Congress cut military pensions … did they cut their own?

The flap over the budget deal that cut military pensions – including those for disabled vets — resurrected an old question of mine: I’ve always wondered what retired members of the Congress and Senate got to live on when they retired.

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Here’s the scoop …

 

 

Members of Congress are eligible for a pension at age 62 if they have completed at least five years of service.

Members are eligible for a pension at age 50 if they have completed 20 years of service, or at any age after completing 25 years of service.

The amount of the pension depends on years of service, an accrual rate (2.5%), and the average of the highest three years of salary.

For example, after 30 years of Congressional service and a high-3 average salary of $161,800, the initial annual Civil Service Retirement System (CSRS) pension for a Member who retired in December 2006 at the end of the 109th Congress would be:
$161,800 x 30 x .025 = $121,350

  • Note: It’s unclear whether the qualifier is Congressional service or civilian government service … both terms are used.
  • Note: Base pay for Representatives and Senators was $165,200 in 2006.

Federal law limits the maximum CSRS pension that may be paid at the start of retirement to 80% of the Member’s final annual salary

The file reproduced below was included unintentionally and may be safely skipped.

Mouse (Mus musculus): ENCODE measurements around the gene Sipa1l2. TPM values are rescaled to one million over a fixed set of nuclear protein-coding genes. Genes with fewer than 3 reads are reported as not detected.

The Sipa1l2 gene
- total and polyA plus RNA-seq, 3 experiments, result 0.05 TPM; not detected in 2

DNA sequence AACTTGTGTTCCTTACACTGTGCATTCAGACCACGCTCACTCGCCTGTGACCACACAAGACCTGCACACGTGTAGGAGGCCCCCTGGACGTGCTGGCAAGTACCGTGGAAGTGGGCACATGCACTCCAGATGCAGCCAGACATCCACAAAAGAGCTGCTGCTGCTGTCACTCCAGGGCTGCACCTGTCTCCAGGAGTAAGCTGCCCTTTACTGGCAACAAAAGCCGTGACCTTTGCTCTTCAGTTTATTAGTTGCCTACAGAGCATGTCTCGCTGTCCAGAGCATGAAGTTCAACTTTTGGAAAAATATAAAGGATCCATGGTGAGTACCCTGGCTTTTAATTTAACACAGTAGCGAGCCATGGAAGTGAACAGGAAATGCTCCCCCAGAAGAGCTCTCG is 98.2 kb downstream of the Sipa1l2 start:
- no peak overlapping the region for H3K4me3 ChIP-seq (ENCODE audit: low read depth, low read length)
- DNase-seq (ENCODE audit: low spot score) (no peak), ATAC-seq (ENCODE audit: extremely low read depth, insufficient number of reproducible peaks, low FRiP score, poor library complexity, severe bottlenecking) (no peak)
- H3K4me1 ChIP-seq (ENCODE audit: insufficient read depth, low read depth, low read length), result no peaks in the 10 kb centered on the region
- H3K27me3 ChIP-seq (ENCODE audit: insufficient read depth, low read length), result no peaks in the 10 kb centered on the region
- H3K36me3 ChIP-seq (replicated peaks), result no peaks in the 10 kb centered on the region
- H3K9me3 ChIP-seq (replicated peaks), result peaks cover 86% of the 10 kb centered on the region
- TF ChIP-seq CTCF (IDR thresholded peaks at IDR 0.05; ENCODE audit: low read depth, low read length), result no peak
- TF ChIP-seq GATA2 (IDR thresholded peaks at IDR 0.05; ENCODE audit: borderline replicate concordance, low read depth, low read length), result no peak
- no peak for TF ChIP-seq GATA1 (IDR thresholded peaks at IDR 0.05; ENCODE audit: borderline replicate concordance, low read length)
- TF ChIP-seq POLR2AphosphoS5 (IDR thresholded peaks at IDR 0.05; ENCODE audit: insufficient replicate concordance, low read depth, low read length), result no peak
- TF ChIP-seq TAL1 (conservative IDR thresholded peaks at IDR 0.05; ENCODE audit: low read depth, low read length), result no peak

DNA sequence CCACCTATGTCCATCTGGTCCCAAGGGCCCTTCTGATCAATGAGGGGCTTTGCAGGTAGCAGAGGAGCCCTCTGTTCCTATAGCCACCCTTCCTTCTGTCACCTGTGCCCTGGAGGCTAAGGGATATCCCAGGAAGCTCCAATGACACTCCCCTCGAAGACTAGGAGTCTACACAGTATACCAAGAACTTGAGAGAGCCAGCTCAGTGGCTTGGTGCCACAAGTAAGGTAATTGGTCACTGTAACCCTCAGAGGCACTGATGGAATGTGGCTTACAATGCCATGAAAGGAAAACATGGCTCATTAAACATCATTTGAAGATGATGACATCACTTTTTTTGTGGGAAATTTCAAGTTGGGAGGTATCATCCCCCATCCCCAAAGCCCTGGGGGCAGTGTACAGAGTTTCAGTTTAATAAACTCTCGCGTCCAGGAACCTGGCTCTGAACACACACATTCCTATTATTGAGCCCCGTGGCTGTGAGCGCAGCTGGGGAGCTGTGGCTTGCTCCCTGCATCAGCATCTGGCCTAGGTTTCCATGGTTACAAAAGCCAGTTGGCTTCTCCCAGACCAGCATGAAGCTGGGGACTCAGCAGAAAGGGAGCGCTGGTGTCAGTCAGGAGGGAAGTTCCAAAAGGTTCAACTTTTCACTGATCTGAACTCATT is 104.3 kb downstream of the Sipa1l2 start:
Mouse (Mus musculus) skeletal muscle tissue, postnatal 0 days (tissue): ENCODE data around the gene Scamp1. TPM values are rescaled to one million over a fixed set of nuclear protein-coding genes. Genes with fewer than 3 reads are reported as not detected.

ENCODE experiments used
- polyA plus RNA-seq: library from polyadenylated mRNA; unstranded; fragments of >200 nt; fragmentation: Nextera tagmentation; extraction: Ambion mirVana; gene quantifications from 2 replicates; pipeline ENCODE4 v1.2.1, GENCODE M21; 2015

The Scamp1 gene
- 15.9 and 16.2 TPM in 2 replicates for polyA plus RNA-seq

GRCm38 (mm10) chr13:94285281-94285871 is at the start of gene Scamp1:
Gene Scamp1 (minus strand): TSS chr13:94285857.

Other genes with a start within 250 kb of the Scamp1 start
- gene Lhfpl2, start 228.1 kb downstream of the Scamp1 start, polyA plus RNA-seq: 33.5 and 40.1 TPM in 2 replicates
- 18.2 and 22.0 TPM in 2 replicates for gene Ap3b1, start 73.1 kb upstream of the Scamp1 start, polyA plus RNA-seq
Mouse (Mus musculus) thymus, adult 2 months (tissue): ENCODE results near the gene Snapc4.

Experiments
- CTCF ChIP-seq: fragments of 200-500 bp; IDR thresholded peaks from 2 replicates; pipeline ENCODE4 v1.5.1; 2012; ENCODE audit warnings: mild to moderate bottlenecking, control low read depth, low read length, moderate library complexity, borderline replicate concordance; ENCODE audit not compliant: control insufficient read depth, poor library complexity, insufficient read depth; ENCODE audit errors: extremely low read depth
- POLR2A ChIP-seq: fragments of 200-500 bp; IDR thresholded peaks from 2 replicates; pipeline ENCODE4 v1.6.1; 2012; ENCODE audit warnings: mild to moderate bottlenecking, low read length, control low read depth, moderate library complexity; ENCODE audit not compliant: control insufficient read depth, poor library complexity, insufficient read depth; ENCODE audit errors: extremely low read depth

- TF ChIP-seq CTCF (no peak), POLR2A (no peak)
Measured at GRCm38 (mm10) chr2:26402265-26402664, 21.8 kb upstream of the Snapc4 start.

As of October 1, 2006, 413 retired Members of Congress were receiving federal pensions based fully or in part on their congressional service. Of this number, 290  had retired under CSRS and were receiving an average annual pension of $60,972.

In 1983, Congress passed a law (P.L. 98-21) that required all federal employees first hired after 1983 to participate in Social Security.

The law also required all members of Congress to participate in Social Security as of January 1, 1984, regardless of when they first entered Congress.

Because the CSRS was not designed to coordinate with Social Security, Congress directed the development of a new retirement plan for federal employees, called the Federal Employees Retirement System (FERS), which does coordinate a federal pension with Social Security.

A total of 123 Members had retired with service under both CSRS and FERS or with service under FERS only. Their average annual pension was $35,952 in 2006.

Since, on average, SS benefits are typically around $24,000 annually,  the total is bumped to about $60,000.

Bottom line: a typical member of Congress get a pension of about $60,000.

According to the National Taxpayers Union, the Congressional pension program is about two-to-three times more generous than the average corporate executive pension plan, .

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Source       Full report

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